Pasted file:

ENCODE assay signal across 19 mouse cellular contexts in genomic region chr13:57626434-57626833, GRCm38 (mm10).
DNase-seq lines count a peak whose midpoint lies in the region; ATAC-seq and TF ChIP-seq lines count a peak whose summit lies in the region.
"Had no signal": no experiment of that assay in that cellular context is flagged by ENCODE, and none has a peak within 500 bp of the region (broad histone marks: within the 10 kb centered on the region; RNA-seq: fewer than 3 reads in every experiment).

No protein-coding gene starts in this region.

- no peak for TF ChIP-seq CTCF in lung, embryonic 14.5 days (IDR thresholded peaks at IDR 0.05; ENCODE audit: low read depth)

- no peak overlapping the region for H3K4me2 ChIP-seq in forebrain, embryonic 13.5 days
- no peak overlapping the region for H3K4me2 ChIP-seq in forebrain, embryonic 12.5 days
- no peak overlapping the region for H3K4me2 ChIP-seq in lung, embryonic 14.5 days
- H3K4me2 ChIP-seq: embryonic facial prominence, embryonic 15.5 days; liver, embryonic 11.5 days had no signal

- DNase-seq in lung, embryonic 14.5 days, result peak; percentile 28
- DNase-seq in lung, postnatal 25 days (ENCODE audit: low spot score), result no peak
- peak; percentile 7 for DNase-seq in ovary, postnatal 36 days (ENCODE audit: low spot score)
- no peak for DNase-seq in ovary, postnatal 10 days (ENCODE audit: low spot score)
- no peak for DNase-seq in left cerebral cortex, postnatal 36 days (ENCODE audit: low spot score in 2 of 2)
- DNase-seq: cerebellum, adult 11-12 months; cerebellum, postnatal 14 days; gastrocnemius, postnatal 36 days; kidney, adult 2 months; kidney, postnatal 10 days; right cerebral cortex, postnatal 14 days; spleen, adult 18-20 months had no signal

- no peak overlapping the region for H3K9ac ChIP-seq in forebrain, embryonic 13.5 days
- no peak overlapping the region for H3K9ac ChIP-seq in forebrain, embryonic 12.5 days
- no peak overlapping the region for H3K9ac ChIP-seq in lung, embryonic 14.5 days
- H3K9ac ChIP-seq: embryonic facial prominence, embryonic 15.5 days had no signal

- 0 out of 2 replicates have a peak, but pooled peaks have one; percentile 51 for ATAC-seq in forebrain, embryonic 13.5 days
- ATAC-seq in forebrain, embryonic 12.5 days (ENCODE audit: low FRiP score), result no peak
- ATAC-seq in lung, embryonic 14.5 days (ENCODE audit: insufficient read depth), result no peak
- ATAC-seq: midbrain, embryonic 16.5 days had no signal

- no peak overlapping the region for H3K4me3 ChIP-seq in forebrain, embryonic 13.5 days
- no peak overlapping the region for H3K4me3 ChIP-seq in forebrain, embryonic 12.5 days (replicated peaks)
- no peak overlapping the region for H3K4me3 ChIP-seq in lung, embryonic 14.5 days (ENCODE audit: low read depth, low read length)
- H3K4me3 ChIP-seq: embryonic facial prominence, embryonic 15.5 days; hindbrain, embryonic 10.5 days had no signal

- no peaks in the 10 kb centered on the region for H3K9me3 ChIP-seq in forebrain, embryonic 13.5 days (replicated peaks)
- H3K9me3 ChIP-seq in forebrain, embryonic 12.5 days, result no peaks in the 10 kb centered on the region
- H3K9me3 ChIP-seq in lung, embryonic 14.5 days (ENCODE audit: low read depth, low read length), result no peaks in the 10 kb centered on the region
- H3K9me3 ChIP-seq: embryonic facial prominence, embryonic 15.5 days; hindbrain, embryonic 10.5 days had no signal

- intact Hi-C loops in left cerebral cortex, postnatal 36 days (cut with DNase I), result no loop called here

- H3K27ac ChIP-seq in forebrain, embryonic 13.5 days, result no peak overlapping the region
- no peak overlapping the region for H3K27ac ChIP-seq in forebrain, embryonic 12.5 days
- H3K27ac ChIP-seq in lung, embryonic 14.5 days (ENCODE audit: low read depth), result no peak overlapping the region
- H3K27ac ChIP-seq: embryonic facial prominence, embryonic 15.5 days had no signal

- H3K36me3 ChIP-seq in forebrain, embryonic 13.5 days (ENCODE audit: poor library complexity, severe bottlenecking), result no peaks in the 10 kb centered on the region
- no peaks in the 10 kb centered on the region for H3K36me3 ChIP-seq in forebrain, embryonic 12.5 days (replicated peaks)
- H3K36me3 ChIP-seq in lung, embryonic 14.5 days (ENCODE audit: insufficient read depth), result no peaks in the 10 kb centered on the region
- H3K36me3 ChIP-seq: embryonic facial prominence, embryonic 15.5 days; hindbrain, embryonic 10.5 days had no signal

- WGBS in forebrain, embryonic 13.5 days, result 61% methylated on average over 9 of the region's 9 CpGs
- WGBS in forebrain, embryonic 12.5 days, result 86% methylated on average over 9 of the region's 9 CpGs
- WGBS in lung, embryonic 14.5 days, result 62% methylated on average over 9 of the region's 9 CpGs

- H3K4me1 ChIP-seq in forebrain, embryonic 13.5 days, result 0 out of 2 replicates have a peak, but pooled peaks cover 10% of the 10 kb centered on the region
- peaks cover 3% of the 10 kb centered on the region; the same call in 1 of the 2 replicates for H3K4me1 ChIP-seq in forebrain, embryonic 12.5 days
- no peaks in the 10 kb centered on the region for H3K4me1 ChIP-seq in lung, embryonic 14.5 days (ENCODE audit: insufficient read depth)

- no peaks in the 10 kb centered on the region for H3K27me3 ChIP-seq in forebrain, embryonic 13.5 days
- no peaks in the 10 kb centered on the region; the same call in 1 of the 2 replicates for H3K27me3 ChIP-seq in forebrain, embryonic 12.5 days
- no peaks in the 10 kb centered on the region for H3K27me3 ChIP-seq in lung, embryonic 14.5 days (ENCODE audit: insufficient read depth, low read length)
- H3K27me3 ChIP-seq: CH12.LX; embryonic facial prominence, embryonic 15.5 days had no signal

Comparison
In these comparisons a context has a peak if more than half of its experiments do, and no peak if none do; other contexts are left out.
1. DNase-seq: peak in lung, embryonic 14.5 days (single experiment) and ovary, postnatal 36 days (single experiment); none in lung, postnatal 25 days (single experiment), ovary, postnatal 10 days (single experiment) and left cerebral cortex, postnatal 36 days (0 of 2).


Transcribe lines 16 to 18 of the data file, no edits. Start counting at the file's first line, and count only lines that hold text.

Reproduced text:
- no peak overlapping the region for H3K9ac ChIP-seq in forebrain, embryonic 13.5 days
- no peak overlapping the region for H3K9ac ChIP-seq in forebrain, embryonic 12.5 days
- no peak overlapping the region for H3K9ac ChIP-seq in lung, embryonic 14.5 days